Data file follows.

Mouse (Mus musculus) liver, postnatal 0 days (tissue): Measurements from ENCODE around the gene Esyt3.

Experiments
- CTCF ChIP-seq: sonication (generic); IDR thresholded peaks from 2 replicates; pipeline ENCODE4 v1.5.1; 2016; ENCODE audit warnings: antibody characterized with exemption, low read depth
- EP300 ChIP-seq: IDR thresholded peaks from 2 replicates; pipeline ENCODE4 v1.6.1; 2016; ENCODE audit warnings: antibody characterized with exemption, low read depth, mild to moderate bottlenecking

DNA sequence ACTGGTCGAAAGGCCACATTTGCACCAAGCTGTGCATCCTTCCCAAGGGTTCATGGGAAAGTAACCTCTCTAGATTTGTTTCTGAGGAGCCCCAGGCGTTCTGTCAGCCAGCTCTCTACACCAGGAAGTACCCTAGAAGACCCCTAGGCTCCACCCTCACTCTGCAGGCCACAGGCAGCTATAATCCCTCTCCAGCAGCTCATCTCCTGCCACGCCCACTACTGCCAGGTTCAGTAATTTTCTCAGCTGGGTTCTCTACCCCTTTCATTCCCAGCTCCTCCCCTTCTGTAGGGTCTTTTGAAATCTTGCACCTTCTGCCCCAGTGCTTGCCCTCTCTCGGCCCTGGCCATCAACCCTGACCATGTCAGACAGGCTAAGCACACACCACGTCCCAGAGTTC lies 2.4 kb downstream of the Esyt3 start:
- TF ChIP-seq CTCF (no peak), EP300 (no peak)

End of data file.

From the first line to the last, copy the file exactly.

Mouse (Mus musculus) liver, postnatal 0 days (tissue): Measurements from ENCODE around the gene Esyt3.

Experiments
- CTCF ChIP-seq: sonication (generic); IDR thresholded peaks from 2 replicates; pipeline ENCODE4 v1.5.1; 2016; ENCODE audit warnings: antibody characterized with exemption, low read depth
- EP300 ChIP-seq: IDR thresholded peaks from 2 replicates; pipeline ENCODE4 v1.6.1; 2016; ENCODE audit warnings: antibody characterized with exemption, low read depth, mild to moderate bottlenecking

DNA sequence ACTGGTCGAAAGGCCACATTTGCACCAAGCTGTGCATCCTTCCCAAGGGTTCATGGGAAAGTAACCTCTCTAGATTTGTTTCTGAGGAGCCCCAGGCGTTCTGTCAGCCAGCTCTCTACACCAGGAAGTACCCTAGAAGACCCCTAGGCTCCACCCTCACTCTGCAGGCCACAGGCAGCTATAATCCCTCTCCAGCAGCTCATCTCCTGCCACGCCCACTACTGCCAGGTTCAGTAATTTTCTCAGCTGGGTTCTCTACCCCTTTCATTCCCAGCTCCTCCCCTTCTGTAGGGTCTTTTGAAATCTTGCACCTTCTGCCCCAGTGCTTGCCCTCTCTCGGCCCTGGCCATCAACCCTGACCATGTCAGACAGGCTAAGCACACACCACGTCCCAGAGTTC lies 2.4 kb downstream of the Esyt3 start:
- TF ChIP-seq CTCF (no peak), EP300 (no peak)